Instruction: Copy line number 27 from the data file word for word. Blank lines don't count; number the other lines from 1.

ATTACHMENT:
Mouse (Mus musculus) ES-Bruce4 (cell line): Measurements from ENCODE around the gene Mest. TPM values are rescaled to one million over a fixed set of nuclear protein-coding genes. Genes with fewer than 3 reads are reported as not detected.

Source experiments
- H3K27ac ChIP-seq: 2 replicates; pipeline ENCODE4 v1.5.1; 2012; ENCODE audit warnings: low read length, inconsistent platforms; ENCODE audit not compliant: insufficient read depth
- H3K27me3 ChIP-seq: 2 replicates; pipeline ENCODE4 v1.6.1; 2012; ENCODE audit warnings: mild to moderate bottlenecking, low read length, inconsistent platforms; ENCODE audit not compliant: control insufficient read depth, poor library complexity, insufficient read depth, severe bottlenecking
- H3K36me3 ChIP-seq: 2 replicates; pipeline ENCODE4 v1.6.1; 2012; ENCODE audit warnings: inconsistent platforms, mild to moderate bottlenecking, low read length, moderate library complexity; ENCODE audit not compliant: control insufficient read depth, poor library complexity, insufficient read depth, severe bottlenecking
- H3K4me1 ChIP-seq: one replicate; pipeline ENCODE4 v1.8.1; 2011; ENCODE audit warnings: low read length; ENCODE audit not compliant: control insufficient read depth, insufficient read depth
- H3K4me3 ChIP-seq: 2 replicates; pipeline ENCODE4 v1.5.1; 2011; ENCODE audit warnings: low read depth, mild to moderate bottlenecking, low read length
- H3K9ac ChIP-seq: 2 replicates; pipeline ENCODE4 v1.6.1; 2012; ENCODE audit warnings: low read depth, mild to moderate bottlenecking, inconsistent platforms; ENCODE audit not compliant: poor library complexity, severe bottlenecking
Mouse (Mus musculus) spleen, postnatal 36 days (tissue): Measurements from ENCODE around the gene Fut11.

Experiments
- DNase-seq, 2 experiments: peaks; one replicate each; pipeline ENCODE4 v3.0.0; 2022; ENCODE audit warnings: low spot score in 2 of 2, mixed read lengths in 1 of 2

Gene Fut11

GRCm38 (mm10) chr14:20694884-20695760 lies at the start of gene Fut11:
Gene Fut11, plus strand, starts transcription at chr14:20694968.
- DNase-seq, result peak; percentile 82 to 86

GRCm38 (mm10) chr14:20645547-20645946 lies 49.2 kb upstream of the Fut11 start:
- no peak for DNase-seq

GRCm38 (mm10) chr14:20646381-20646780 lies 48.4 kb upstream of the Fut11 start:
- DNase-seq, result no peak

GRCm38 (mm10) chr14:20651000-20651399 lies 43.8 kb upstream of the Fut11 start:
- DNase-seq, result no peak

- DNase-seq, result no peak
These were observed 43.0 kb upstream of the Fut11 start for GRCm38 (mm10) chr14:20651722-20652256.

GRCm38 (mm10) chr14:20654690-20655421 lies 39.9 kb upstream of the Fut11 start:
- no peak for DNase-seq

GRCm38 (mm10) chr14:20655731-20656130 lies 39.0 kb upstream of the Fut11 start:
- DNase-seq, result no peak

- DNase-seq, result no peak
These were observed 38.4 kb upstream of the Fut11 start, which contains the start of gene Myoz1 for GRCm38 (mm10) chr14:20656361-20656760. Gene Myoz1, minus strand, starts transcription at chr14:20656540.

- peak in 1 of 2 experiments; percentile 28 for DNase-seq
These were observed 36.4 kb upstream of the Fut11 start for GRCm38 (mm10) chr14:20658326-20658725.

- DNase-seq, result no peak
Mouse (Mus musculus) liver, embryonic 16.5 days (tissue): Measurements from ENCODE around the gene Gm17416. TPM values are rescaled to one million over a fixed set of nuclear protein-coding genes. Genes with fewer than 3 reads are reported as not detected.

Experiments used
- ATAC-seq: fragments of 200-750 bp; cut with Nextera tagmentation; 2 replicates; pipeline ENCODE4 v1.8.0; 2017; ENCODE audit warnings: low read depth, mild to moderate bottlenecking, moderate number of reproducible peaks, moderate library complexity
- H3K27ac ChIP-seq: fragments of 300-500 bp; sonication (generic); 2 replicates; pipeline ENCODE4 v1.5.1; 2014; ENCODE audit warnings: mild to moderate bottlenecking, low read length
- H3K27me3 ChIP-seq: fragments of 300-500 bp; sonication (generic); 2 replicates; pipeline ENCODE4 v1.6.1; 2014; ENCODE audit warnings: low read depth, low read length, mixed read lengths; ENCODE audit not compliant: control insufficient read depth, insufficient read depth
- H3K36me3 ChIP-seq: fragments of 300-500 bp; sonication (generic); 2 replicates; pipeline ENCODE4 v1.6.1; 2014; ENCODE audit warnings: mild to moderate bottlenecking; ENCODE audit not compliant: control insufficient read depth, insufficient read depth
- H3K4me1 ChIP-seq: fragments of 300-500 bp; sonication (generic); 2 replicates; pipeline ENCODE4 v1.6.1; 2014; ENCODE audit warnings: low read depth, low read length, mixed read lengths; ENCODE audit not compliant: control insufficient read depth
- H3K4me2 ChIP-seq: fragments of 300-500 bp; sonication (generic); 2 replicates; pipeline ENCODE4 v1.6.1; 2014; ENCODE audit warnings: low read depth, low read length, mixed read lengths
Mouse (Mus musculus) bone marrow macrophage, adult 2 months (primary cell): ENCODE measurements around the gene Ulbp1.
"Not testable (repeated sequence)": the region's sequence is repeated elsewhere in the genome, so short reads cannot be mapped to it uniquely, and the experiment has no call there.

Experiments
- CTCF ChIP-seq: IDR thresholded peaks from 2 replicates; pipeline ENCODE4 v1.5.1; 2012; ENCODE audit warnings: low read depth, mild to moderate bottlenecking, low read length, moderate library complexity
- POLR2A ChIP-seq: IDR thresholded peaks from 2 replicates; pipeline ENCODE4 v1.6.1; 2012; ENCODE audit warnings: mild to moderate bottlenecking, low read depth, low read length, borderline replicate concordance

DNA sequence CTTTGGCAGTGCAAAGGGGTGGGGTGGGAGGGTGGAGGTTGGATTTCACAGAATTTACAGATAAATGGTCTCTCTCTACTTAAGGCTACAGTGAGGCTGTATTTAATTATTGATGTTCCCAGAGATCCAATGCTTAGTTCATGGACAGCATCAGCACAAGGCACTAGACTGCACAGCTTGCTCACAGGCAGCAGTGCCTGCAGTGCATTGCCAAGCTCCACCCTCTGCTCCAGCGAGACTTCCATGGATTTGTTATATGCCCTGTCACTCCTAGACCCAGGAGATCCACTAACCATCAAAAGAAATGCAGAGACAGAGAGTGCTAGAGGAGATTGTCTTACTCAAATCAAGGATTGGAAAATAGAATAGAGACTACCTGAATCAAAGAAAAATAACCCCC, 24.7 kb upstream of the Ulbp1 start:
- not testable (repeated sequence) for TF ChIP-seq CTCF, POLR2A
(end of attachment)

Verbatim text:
- DNase-seq, result no peak